The Live Ghost (1934)


Article 3580 by Dave Sindelar
Viewing Date: 5-14-2011
Posting Date: 6-3-2011
Directed by Charley Rogers
Featuring Stan Laurel, Oliver Hardy, Walter Long
What it is: Laurel and Hardy short

A captain is having trouble getting a full crew for his ship due to the persistent rumors of its being haunted. He hires Stan and Ollie to help him shanghai some men, but soon they too end up aboard the ship.

Here’s a pretty good short from the boys. The first half has them engaged in the plot to shanghai the sailors, which involves a gag with an egg. The second half has them aboard the ship and mistakenly believing they’ve killed a man. My favorite bit has the boys explaining why they have no wish to be sailors. As for the fantastic content, there are no real ghosts in the movie, but there is a man mistaken for one.


King Klunk (1933)

Animated short

Article 3579 by Dave Sindelar
Viewing Date: 5-13-2011
Posting Date: 6-2-2011
Director unknown
Voice actors unknown
Country: USA
What it is: KING KONG parody

Pooch the Pup goes into the jungle to film the giant monster known as King Klunk. Unfortunately, the monster takes a liking to his girlfriend, and he must rescue her from the monster.

King Kong was one of the few classic monsters of the era that didn’t originate from Universal, but it looks like they got one of the first parodies of the movie out with this Walter Lantz short. It features the mostly forgotten character of Pooch the Pup, and it isn’t a particularly great cartoon. Pooch plays a combination of characters from the movie, including the Carl Denham and the John Driscoll characters as well as one of the biplane pilots, and there’s a short Tarzan parody as well. The sacrifice scene, the fight with the dinosaur, and the final scenes in the city are all parodied. It’s all done in the cartoon style of the period, with minimal dialogue and lots of rubbery characters. All in all, more of a curio than a must-see, but genre fans will want to catch it.

Hansel and Gretel (1954)

aka Hansel und Gretel

Article 3578 by Dave Sindelar
Viewing Date: 5-12-2011
Posting Date: 6-1-2011
Directed by Walter Janssen
Featuring Jurgen Micksch, Maren Bielenberg, Barbara Gallauner
Country: West Germany
What it is: Fairy tale

A poor family is in danger of being thrown out of their house by a wicked landlord. In order to save them, the two children seek out a gingerbread house rumored to have a large cache of gold hidden within. However, there’s a witch in the house… and the witch has a taste for little children…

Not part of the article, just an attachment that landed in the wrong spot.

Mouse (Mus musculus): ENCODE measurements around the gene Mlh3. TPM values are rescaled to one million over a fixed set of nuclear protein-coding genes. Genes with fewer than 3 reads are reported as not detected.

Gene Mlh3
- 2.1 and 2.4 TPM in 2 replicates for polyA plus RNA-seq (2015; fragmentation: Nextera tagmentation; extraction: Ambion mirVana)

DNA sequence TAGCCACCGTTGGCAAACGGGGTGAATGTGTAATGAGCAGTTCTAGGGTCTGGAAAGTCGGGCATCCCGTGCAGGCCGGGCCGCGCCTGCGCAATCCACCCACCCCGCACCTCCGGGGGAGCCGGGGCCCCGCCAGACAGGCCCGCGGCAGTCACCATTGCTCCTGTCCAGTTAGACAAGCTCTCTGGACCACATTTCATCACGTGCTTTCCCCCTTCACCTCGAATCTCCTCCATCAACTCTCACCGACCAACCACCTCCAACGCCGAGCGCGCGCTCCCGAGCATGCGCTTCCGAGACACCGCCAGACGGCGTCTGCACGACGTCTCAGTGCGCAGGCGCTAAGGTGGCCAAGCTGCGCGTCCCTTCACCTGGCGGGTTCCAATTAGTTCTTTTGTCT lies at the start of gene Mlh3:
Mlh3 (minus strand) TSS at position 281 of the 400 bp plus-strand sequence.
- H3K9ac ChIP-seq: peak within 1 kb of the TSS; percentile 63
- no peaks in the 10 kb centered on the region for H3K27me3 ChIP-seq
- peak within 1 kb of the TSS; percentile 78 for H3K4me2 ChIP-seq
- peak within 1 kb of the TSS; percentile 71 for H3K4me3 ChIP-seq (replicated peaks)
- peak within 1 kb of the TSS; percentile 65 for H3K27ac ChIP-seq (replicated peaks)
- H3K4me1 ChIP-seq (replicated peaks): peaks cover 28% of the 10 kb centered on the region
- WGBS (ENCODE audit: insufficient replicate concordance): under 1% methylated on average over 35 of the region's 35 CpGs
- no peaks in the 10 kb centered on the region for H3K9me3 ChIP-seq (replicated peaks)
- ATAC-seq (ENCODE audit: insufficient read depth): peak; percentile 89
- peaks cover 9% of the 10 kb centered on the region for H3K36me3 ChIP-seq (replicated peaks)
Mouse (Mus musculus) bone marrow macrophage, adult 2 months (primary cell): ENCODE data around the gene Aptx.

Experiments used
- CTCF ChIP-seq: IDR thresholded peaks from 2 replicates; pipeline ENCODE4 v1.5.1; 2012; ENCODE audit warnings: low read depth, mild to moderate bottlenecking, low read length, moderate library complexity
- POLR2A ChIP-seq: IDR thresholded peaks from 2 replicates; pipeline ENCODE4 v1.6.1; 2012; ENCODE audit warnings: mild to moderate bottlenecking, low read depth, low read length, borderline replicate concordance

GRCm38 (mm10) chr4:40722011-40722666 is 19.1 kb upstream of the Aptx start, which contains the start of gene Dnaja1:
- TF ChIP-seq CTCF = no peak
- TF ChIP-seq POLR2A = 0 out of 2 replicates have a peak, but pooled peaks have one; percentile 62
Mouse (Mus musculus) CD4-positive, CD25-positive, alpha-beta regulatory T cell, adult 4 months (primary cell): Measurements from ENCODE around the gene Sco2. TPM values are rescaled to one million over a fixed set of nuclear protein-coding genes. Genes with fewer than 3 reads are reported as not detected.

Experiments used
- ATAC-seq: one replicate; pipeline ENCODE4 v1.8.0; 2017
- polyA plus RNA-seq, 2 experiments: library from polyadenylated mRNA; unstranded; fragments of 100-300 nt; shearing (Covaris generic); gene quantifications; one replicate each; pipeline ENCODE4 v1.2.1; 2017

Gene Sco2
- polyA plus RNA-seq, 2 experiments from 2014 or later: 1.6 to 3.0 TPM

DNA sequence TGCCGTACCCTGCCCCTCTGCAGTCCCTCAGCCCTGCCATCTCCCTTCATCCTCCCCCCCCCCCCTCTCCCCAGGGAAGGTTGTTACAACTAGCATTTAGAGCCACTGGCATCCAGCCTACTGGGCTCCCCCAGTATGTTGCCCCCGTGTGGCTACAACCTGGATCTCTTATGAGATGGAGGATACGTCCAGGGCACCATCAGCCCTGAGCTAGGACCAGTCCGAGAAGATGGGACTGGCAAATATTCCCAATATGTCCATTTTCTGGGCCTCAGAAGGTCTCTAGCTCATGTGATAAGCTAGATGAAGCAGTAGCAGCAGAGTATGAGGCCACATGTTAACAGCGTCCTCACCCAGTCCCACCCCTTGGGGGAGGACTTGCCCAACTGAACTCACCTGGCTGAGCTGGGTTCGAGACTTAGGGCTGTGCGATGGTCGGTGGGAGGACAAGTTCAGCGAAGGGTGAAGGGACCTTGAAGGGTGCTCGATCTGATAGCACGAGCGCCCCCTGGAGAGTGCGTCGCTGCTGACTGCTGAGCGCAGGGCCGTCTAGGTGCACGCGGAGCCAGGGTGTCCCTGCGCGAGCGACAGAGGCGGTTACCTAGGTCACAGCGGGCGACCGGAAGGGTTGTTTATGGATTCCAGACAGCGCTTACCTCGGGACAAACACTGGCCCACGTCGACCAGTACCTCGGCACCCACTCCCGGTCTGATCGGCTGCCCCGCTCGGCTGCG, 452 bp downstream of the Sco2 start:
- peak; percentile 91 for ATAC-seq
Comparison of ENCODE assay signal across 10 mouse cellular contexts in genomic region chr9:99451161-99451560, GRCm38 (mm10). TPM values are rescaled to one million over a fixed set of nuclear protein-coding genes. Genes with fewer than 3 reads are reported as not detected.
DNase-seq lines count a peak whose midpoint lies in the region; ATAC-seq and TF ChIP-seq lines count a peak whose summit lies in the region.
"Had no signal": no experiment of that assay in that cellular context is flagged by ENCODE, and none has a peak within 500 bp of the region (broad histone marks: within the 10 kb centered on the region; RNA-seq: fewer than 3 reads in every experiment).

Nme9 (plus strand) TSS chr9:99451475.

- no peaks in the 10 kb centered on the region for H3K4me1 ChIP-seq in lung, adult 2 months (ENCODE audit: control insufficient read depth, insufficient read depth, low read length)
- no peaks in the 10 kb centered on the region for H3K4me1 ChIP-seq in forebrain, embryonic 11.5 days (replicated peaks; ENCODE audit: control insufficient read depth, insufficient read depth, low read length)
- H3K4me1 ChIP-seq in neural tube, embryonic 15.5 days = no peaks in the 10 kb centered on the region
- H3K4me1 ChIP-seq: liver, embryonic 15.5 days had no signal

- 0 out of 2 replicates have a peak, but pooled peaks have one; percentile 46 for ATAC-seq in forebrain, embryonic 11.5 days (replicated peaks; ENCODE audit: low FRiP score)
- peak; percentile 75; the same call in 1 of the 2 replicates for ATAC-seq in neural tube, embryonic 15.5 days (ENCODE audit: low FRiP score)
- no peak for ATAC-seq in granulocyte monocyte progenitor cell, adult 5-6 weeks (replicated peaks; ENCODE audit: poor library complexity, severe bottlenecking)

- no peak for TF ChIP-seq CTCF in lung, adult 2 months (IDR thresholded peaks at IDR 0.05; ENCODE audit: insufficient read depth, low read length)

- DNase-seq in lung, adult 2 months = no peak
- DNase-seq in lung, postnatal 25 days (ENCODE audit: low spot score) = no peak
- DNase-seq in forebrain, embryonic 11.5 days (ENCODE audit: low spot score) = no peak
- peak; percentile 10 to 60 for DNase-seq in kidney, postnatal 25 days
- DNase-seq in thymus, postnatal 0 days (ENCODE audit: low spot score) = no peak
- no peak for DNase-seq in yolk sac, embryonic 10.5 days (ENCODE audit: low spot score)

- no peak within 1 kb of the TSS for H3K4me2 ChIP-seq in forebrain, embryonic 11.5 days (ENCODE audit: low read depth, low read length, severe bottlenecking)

Here are ten thoughts on this adaptation of everyone’s favorite children’s story about cannibalism.

1) The family seems to live on subsistence rations despite the fact that there are rabbits and deer hanging around outside of their rented home in the woods. Methinks the development of rudimentary hunting skills might have benefited them mightily.

2) I was originally going to make a joke here about how the mother and children do all the work (gathering the sticks in the forest and selling baskets in the village) while the father does little more than smoke cheap tobacco. Then I remembered that the father actually weaves the baskets from the sticks, thus contributing his share to the household and undercutting my joke about a dysfunctional family. Still, that doesn’t give him the right to blow tobacco smoke in his own son’s face. Remember, the second-hand smoke is just as bad.

3) There’s a magic snowman in the movie. He hits the landlord with his broom, plays pranks on the family by knocking on the window, and then climbs a tree when winter is over. Really, couldn’t you have done more with the character than this?

4) This is the second movie in a row I’ve seen with an evil landlord. He even threatens to sic the dogs on the family. He also has the goofiest moustache I’ve seen in ages.

5) In their first foray into the forest to find the gingerbread house, Hansel decides to mark the way by using rocks in his pocket, which seems to be an improvement over the old “bread crumbs” idea of the story. Then we see a big bear wandering around. I can’t tell you how much I was expecting the movie to change the story so it involved a rock-eating bear. No such luck.

6) Hint – if the old woman has a pet raven named Satan, she is more likely to be a witch than a kindly old lady.

7) Another hint – if she is able to make food appear out of nowhere by magic, she is more likely to be a witch than a kindly old lady.

8) Another hint – If, despite the fact that she can make food appear out of nowhere, she prefers to eat a stew made up of arsenic, poison mushrooms and toadstool stems, she is probably a witch rather than a kindly old woman. I would also be reluctant to eat anything she offered me.

9) When the witch is shoved into the oven, the whole house breaks apart and falls to pieces. Either her abode was maintained by a witchcraft that disintegrated upon her death, or putting a witch into an oven is somewhat similar to putting something metal in a microwave. Consider this a useful household tip.

10) Okay, I’m having some fun with this movie, and though I usually do my “ten thoughts” lists on movies that are prime stinkers, let’s consider it a compliment in this case. After having seen THE SHOEMAKER AND THE ELVES (a movie which mostly consisted of footage of children dressed as elves building shoes), I was expecting an exercise in tedium of the worst kind. This one was actually efficient, creative and a bit of fun. No, it’s not great, but I know that I was more entertained than I expected to be, and that’s always a plus.

To Kill a Clown (1972)

Article 3577 by Dave Sindelar
Viewing Date: 5-11-2011
Posting Date: 5-31-2011
Directed by George Bloomfield
Featuring Alan Alda, Blythe Danner, Heath Lamberts
Country: USA
What it is: Psycho movie

A couple rents a beachside house in an isolated area from a crippled Vietnam vet who lives next door. They soon discover that their landlord is not quite sane… and that his dobermans obey his every command.